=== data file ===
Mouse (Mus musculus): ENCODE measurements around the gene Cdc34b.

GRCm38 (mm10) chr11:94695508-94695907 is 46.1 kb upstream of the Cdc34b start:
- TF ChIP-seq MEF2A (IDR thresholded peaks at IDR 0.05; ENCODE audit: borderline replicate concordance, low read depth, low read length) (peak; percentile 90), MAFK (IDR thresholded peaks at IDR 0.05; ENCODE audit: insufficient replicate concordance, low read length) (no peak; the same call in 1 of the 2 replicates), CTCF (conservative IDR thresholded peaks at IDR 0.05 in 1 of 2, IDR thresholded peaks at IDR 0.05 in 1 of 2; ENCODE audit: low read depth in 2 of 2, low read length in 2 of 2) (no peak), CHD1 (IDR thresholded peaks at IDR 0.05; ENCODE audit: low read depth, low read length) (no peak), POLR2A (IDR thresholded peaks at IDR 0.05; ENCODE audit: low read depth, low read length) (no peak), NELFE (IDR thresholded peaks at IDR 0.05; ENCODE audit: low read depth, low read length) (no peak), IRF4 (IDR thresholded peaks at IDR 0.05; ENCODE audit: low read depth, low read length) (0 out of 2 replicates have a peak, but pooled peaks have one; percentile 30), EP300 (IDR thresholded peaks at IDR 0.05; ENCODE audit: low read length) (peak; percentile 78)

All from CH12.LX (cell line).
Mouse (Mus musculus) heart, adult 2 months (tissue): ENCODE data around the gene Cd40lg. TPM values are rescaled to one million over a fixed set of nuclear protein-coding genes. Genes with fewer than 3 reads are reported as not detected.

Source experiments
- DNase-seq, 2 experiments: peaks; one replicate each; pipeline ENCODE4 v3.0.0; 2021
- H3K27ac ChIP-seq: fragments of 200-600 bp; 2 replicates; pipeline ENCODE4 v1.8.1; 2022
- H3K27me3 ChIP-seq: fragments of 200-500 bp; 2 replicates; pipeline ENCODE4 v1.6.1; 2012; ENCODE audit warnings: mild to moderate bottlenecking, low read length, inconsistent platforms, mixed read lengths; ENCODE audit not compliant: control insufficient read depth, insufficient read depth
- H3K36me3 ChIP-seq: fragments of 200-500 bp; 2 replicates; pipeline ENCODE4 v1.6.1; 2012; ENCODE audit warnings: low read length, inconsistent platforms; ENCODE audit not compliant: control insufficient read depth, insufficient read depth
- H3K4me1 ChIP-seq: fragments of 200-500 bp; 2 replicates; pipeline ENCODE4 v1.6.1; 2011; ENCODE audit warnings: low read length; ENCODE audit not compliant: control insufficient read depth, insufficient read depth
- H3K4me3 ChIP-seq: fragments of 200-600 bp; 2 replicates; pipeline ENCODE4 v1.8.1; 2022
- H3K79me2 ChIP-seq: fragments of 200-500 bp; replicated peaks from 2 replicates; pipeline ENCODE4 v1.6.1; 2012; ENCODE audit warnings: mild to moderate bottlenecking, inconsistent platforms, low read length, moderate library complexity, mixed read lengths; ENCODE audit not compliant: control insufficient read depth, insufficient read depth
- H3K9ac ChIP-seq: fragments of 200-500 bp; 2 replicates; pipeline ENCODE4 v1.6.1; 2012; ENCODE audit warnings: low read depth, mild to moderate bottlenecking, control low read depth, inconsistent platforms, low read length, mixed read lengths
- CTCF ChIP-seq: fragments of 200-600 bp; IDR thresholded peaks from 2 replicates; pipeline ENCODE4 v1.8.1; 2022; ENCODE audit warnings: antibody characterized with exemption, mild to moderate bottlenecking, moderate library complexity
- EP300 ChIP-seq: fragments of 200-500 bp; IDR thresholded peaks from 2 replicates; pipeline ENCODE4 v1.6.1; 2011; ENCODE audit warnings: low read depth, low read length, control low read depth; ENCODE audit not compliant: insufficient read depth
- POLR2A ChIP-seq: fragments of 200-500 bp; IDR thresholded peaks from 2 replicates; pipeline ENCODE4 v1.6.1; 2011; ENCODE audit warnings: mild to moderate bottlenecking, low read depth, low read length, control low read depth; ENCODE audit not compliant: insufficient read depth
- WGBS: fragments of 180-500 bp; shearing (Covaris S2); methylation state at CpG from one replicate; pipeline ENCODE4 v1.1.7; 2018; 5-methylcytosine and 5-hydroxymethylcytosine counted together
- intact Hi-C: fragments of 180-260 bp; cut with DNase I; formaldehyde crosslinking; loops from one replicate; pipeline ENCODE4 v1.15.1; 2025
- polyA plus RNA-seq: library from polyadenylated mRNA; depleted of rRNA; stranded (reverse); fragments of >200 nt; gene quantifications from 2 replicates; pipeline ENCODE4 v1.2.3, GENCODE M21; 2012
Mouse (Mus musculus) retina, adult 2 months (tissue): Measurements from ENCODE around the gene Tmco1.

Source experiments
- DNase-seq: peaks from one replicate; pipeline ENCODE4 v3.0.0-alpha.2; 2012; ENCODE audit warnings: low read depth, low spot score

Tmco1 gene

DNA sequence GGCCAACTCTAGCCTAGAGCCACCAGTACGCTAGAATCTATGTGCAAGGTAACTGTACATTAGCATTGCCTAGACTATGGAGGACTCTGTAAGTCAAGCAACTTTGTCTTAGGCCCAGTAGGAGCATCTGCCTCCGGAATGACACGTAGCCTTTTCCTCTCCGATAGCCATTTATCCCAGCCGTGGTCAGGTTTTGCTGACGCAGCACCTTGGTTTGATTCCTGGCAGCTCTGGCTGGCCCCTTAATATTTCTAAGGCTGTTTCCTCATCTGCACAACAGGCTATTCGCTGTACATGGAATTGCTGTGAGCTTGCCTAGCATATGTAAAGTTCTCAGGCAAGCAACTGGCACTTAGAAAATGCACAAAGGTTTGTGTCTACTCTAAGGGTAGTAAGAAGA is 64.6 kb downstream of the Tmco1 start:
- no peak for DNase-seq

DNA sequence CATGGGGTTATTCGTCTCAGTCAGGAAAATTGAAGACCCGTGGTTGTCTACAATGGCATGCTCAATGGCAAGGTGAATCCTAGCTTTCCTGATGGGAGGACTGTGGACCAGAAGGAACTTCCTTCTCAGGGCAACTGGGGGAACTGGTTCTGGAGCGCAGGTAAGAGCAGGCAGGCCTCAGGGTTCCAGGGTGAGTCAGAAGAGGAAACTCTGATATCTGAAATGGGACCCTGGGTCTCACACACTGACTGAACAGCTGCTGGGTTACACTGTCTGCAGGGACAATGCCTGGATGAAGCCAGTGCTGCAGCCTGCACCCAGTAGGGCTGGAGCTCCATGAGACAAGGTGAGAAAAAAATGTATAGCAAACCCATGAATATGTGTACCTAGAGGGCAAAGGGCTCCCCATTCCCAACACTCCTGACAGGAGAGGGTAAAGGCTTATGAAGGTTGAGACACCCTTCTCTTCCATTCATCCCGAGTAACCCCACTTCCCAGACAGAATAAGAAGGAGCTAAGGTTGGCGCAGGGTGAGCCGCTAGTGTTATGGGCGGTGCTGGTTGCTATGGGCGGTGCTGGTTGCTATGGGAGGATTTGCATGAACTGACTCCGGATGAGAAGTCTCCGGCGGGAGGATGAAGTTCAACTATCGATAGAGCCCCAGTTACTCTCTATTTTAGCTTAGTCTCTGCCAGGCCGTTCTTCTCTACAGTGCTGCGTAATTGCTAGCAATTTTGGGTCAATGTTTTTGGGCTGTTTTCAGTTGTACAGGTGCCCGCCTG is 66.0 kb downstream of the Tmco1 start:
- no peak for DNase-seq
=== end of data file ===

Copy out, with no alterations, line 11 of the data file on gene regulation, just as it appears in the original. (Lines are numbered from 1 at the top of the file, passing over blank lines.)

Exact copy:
- H3K4me1 ChIP-seq: fragments of 200-500 bp; 2 replicates; pipeline ENCODE4 v1.6.1; 2011; ENCODE audit warnings: low read length; ENCODE audit not compliant: control insufficient read depth, insufficient read depth